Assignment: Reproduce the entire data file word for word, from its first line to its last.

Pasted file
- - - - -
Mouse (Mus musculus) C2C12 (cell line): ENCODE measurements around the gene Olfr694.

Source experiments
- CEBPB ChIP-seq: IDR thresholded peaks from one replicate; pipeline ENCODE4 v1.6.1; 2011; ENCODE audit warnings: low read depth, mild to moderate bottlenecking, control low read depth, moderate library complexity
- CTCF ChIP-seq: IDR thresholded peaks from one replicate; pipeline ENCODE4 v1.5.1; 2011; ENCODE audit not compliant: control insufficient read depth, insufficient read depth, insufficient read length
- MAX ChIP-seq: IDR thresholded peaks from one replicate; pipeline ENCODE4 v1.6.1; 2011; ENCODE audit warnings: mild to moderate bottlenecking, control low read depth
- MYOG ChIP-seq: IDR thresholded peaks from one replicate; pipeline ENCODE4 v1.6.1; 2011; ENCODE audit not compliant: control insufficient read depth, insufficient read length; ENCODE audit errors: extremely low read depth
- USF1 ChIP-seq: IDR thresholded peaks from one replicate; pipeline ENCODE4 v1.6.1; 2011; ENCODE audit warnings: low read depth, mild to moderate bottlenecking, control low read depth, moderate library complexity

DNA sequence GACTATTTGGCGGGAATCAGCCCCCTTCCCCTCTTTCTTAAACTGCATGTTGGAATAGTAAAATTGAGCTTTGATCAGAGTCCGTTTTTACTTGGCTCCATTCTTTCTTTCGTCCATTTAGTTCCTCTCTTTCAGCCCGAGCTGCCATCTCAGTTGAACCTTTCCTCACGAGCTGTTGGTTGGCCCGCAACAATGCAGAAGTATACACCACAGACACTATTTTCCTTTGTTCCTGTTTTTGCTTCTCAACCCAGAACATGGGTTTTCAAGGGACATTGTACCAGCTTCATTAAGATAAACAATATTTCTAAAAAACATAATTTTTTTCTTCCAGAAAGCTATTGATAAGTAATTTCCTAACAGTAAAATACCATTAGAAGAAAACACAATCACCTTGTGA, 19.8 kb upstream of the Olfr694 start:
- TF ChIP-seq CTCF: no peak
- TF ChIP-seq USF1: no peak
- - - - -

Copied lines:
Mouse (Mus musculus) C2C12 (cell line): ENCODE measurements around the gene Olfr694.

Source experiments
- CEBPB ChIP-seq: IDR thresholded peaks from one replicate; pipeline ENCODE4 v1.6.1; 2011; ENCODE audit warnings: low read depth, mild to moderate bottlenecking, control low read depth, moderate library complexity
- CTCF ChIP-seq: IDR thresholded peaks from one replicate; pipeline ENCODE4 v1.5.1; 2011; ENCODE audit not compliant: control insufficient read depth, insufficient read depth, insufficient read length
- MAX ChIP-seq: IDR thresholded peaks from one replicate; pipeline ENCODE4 v1.6.1; 2011; ENCODE audit warnings: mild to moderate bottlenecking, control low read depth
- MYOG ChIP-seq: IDR thresholded peaks from one replicate; pipeline ENCODE4 v1.6.1; 2011; ENCODE audit not compliant: control insufficient read depth, insufficient read length; ENCODE audit errors: extremely low read depth
- USF1 ChIP-seq: IDR thresholded peaks from one replicate; pipeline ENCODE4 v1.6.1; 2011; ENCODE audit warnings: low read depth, mild to moderate bottlenecking, control low read depth, moderate library complexity

DNA sequence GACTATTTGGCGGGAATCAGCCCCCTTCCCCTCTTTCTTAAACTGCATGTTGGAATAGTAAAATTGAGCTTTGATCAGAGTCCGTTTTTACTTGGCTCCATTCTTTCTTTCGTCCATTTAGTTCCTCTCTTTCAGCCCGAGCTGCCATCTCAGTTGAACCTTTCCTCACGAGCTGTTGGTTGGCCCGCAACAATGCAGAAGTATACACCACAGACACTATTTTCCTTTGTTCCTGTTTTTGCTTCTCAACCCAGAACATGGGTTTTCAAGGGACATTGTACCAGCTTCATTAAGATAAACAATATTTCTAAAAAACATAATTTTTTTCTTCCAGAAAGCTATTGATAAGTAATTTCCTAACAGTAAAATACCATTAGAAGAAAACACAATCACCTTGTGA, 19.8 kb upstream of the Olfr694 start:
- TF ChIP-seq CTCF: no peak
- TF ChIP-seq USF1: no peak